Use of plant products as supplements for food originates from a long tradition where the consumption of herbal infusions, digestives, juices, elixirs, and extracts had the purpose to maintain and promote health [15]. In Europe, Regulation (EC) No. 178/2002 defines “food” (or “foodstuff”) as “any substance or product, whether processed, partially processed or unprocessed, intended to be, or reasonably expected to be ingested by humans.” Definition of “food” includes drink, chewing gum and any substance, water included [16]. Botanical products represent a principal ingredient, alone or in association with other substances, of food (or dietary) supplements. The food use as supplements has been ruled by the Food Supplements Directive (FSD) 2002/46/EC that established the definition of food supplements as “foodstuffs the purpose of which is to supplement the normal diet and which are concentrated sources of nutrients or other substances with a nutritional or physiological effect …” [17]. With this definition is expressed the concept that food supplements have no therapeutic function, whereas health-keeping functions are emphasized.

Successively, food supplements context was further regulated through the delivery of the “Regulation n. 1924/2006 of the European Parliament and of the Council released on 20 December 2006 on nutrition and health claims made on foods.” It establishes the concept of “claim,” intended as “any message or representation which states, suggests or implies that a food has particular health characteristics.” In the same Regulation, “health claim” is defined as “any claim that states, suggests, or implies that a relationship exists between a food category, a food or one of its constituents and health”. Aim of the Regulation is ruling the issue regarding intended health indications for food use through the “health claims”. The Regulation 1924/2006 establishes that “nutrition claims” (for products with nutritional properties) and “health claims” may be used in the labeling, presentation, and advertising of foods placed on the market in the EU only if they comply with the defined provisions. The use of a health claim requires an authorization by the European Commission through the Standing Committee for Food Safety and Animal Health and a scientific assessment by European Food Safety Authority (EFSA) to ensure that they are based on “generally-accepted scientific evidence, taking into account the totality of the available scientific data, and by weighing the evidence” [12].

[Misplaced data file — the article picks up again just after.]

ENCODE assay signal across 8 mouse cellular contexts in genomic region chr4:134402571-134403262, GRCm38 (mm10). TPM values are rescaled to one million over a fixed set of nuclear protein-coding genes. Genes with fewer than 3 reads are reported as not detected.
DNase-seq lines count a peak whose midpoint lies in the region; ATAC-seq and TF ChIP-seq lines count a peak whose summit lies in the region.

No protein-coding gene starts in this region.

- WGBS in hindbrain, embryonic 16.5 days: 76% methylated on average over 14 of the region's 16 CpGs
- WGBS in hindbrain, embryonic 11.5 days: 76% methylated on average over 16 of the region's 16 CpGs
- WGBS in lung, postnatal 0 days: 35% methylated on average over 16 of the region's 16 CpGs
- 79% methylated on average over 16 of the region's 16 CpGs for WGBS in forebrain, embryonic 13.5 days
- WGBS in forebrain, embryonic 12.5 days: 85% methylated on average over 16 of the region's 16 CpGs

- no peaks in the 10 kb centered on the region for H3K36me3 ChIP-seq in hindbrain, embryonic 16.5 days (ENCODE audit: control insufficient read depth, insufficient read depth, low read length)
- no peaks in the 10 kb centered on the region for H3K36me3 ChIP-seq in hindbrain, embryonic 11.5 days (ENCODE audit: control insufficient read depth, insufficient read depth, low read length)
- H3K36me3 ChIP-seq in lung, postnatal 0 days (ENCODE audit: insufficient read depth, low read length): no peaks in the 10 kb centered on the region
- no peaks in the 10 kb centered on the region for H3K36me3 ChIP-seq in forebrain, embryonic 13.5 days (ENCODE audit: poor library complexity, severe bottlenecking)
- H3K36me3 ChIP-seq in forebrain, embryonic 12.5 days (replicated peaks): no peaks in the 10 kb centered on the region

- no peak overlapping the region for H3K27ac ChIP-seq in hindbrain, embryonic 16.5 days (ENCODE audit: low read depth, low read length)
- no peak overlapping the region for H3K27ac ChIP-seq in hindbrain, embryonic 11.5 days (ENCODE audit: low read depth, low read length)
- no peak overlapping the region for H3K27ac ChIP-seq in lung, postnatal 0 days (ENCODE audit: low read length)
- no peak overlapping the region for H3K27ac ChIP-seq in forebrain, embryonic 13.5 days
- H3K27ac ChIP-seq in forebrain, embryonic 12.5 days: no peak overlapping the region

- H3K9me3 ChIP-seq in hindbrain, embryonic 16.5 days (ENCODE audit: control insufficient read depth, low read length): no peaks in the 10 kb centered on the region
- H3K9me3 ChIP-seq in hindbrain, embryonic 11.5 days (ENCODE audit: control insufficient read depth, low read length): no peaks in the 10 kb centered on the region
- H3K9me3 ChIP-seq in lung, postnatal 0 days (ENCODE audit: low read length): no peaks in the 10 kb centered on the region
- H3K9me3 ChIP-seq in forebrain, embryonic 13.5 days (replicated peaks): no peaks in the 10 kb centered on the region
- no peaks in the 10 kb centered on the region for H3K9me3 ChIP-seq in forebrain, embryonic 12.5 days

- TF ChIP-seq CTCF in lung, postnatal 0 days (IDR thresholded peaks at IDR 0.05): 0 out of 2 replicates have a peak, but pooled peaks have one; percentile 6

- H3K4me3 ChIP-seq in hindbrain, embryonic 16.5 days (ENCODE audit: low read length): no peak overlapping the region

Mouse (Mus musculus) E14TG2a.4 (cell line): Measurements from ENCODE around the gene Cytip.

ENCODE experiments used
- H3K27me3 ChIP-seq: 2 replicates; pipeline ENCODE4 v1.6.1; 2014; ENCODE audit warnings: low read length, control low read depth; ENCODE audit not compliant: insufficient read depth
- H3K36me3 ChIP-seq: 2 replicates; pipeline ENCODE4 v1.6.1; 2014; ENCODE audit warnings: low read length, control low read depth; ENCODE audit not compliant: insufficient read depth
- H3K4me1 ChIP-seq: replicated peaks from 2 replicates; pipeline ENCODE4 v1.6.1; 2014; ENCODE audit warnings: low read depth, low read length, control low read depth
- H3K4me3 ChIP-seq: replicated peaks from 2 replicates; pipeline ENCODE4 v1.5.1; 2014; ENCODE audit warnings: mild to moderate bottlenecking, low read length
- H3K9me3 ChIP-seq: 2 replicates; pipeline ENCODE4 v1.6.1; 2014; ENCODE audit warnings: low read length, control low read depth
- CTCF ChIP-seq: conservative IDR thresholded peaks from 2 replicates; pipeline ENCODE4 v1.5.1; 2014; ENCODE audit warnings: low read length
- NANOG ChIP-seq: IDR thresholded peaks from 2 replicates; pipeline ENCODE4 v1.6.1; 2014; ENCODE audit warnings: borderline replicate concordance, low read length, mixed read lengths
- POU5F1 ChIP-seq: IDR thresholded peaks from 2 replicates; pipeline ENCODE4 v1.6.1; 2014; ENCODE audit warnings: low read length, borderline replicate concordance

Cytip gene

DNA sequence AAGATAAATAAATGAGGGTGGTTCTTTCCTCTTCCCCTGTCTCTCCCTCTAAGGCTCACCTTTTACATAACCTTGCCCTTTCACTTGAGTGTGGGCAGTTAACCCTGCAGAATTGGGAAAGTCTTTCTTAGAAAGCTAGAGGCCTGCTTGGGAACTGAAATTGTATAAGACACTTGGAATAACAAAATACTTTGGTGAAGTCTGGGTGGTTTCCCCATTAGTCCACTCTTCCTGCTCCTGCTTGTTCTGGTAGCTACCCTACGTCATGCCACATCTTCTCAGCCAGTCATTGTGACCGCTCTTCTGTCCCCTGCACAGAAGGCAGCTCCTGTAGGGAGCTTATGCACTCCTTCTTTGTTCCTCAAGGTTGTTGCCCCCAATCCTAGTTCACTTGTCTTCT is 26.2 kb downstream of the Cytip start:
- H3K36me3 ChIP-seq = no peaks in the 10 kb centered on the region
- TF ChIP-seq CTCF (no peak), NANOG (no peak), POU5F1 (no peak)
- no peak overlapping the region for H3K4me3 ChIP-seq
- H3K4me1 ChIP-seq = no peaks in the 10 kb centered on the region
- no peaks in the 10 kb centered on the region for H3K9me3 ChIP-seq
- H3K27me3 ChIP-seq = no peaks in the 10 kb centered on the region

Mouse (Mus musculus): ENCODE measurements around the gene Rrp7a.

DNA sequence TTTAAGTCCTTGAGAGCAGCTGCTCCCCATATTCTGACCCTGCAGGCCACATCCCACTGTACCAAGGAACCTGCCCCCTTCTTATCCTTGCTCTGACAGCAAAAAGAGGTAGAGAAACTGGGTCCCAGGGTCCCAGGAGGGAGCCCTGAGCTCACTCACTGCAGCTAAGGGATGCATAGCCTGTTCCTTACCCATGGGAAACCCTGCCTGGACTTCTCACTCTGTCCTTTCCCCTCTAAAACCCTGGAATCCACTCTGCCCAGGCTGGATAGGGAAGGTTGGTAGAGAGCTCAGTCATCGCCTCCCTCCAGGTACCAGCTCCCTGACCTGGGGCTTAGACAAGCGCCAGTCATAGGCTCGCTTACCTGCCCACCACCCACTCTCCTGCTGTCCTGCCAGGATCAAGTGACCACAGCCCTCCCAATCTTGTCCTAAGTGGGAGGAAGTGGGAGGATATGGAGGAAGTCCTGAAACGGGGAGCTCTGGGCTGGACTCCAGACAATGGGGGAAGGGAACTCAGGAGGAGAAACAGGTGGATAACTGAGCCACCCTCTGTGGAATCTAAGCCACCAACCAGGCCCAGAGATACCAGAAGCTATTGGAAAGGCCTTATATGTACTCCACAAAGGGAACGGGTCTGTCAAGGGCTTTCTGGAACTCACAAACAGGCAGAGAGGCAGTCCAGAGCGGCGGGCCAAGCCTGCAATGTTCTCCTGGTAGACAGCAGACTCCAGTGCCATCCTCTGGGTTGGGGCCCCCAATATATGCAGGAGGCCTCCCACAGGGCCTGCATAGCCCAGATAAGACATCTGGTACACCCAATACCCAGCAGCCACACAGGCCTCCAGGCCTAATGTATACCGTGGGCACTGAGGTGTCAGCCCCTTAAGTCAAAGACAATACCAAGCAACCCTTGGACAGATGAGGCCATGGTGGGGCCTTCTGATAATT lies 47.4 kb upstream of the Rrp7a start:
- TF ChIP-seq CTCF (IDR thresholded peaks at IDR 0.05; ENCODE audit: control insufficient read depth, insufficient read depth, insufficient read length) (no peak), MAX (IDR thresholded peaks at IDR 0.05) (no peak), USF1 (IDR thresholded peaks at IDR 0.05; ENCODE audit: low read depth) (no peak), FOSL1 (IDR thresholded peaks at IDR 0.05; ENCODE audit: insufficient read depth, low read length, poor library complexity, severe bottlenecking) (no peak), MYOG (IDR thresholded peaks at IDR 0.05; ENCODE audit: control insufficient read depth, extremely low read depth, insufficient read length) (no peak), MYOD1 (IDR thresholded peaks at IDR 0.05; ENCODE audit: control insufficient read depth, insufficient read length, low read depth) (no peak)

On the basis of exclusive physiological function of food, the new policy points out that claims have to recall the health-keeping and nontherapeutic role of food supplements. The same regulation establishes that claims are also accepted in the case of “Reduction of disease risk claims” intended as “any health claim that states, suggests or implies that the consumption of a food category, a food or one of its constituents significantly reduces a risk factor in the development of a human disease”. To obtain authorization for a claim, companies have to produce an application to the Member States, which will submit it to the EFSA.

Whether or not, available data for each claim are sufficient to substantiate the claim (on the basis of accepted scientific evidence) is a scientific judgement of EFSA. This decision on the use of the claim will be taken by EFSA, after an accurate examination of the relevant scientific literature corroborating the requested claim [4].